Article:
ImageTrees CEO Mark Redlus is one of those people. While not the technical brains behind the company, he does get excited about the unique offering. And, he is very excited about the recent news that ImageTree signed a strategic investment and technology development agreement with In-Q-Tel, the CIAs venture capital fund. Based on my conversation with Redlus, the 25-person, four-year-old company fits right in among other well-known In-Q-Tel-funded geospatial players including Keyhole (Google), MetaCarta and TerraGo. Like each of these companies, theres one technology concept that separates ImageTree from other players. Thats the first thing Redlus will explain to an interested journalist.
ImageTree is a platform technology company. It pulls together technologies and uses them to fuel data creation. The output from that platform for most customers is a detailed forest inventory analysis for their holdings.
Redlus describes the platform as a three-legged stool with remote sensing at one corner, field work at a second and biometrics at the third. Remote sensing provides one key fused set of data for the area of interest, typically developed from color infrared imagery and LiDAR. Field work is actual boots-in-the mud ground truthing of selected plots within the area. Field crews identify all the vegetation in the randomly selected plots along with accurate GPS locations for each tree. Unlike other companies that provide similar services, which require some 25,000-50,000 field plots to be visited for a 1⁄4-million-acre area, ImageTree needs just 200-500. The final corner, biometrics, takes the remote-sensing data and the field data and creates predictive algorithms (a proprietary process on which the company holds several patents) to predict the landcover situation for the entire area of interest. Redlus charmingly calls that final dataset an unbroken carpet of data. The accuracy of the prediction is impressive and makes an impact on customers. Ill leave it as an exercise for the reader to figure out why In-Q-Tel would be interested in these techniques.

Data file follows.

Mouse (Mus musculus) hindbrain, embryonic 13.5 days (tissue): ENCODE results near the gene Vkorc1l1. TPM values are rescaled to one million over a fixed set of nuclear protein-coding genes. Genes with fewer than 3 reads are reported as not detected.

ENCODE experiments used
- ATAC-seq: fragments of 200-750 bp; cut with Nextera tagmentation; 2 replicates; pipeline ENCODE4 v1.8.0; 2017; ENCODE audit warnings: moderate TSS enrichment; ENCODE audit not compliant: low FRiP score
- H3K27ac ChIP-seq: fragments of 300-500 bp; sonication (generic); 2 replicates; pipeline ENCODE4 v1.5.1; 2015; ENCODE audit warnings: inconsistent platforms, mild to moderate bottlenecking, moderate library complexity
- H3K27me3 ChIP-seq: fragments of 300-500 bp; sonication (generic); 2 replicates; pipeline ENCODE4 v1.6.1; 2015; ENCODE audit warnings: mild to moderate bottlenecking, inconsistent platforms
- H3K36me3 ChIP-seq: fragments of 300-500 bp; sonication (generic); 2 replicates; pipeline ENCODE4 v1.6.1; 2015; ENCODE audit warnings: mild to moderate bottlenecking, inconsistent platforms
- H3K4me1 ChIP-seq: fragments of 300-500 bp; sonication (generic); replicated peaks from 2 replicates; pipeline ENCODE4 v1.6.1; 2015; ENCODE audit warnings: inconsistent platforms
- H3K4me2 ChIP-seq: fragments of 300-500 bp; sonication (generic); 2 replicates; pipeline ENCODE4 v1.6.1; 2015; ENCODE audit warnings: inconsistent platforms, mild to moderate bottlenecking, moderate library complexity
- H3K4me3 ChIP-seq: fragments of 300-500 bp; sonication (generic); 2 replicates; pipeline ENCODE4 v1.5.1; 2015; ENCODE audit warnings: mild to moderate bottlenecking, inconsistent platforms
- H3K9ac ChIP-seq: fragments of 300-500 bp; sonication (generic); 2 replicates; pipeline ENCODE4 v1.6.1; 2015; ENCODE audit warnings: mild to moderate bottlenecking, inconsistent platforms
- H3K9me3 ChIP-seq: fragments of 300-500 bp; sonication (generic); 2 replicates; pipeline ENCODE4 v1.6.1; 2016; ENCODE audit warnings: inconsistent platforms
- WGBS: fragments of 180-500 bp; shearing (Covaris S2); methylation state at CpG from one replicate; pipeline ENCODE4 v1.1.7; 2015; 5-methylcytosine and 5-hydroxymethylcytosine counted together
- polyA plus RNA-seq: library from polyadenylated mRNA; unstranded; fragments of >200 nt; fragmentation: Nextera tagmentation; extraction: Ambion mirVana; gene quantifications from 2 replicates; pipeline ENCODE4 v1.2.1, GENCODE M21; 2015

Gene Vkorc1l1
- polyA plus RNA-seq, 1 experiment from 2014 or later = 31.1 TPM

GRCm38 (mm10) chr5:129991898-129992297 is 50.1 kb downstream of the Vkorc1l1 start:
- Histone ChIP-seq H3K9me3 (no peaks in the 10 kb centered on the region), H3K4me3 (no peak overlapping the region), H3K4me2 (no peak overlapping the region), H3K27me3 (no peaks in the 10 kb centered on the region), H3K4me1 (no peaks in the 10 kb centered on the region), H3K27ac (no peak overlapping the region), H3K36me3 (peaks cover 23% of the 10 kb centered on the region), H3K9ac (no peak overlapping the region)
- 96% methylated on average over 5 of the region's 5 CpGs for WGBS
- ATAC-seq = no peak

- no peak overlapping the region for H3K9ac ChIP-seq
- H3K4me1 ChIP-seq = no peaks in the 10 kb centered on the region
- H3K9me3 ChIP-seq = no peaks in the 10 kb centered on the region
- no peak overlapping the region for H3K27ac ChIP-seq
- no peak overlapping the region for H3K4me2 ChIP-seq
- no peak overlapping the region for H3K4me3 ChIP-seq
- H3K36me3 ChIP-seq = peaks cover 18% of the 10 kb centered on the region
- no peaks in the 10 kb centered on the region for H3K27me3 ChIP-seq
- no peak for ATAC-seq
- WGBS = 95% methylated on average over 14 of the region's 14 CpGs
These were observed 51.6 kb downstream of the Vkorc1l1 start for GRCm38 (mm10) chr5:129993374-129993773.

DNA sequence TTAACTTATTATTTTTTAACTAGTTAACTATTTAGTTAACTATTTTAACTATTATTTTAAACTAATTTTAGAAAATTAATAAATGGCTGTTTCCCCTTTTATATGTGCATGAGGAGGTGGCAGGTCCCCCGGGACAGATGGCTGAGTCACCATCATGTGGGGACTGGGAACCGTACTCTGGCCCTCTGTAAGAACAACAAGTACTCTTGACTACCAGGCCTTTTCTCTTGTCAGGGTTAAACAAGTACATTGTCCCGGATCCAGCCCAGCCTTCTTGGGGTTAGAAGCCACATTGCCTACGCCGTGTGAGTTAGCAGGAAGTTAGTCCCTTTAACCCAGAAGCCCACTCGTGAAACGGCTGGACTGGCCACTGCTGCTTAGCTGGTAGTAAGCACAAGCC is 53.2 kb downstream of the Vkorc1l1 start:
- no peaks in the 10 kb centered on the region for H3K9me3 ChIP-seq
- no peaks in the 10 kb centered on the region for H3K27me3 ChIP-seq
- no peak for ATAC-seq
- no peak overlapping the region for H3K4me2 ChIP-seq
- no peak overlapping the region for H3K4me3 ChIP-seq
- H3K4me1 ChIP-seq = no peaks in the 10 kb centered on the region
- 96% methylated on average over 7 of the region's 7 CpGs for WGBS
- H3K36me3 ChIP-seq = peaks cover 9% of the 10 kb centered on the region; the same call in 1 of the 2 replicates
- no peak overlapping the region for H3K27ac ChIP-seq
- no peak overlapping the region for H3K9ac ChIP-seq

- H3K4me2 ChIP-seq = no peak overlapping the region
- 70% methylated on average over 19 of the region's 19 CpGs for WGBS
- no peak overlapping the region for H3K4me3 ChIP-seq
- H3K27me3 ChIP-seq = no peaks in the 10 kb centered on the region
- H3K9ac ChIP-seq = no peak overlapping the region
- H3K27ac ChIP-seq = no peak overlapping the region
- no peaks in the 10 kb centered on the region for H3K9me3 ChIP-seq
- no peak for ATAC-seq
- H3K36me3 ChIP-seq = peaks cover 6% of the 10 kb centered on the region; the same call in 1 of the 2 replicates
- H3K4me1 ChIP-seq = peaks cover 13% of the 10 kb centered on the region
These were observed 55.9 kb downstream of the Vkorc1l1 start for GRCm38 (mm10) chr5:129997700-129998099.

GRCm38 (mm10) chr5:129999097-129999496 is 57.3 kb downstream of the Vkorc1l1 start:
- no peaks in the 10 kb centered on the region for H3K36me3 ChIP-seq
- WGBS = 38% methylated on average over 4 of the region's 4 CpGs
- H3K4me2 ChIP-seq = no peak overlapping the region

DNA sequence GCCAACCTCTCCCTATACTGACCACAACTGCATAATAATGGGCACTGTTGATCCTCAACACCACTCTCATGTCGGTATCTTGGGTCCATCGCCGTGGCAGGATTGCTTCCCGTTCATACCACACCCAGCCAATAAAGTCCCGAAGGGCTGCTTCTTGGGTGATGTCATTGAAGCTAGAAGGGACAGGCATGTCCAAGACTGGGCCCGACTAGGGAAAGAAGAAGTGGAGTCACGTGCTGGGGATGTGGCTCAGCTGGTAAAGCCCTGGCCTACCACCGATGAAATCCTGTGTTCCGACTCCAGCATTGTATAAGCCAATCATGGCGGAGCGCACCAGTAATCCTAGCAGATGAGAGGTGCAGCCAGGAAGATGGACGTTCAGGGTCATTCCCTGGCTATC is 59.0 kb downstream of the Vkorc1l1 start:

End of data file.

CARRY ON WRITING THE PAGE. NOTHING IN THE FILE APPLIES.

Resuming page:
What interested me most about this young company is its early success in well-entrenched commercial business. Redlus described two key markets that depend on the companys expertise: forestry management and climate change/carbon management. ImageTree serves two types of owners/buyers who manage forest lands. First, there are timber investment management organizations (TIMOs), which serve private investors by managing forest resources. Second, there are timber real estate investment trusts (REITs) that own and manage income-producing timberlands. REITs may lease the land to paper companies or conservation groups.
The climate change and carbon marketplace is heating up (sorry!) as the new U.S. administration plans out a strategy to combat global warming. To monitor and manage degraded forests (where selective cutting is done) and deforestation (where large chunks of forests are removed or clear cut) you need accurate, detailed data. And, since emissions from deforestation and degradation are estimated to account for about 18-25% of all global greenhouse gas emissions, attending to the forests is serious business (and serious money).
The company sees the infusion of funds from In-Q-Tel as a resource to fund further research and development, even as it grows the existing clients in the commercial space. Redlus was clear that he and his colleagues are still figuring out the best way ahead in these challenging times. It sure looks like ImageTree has found itself in the right business with the right investors in 2009.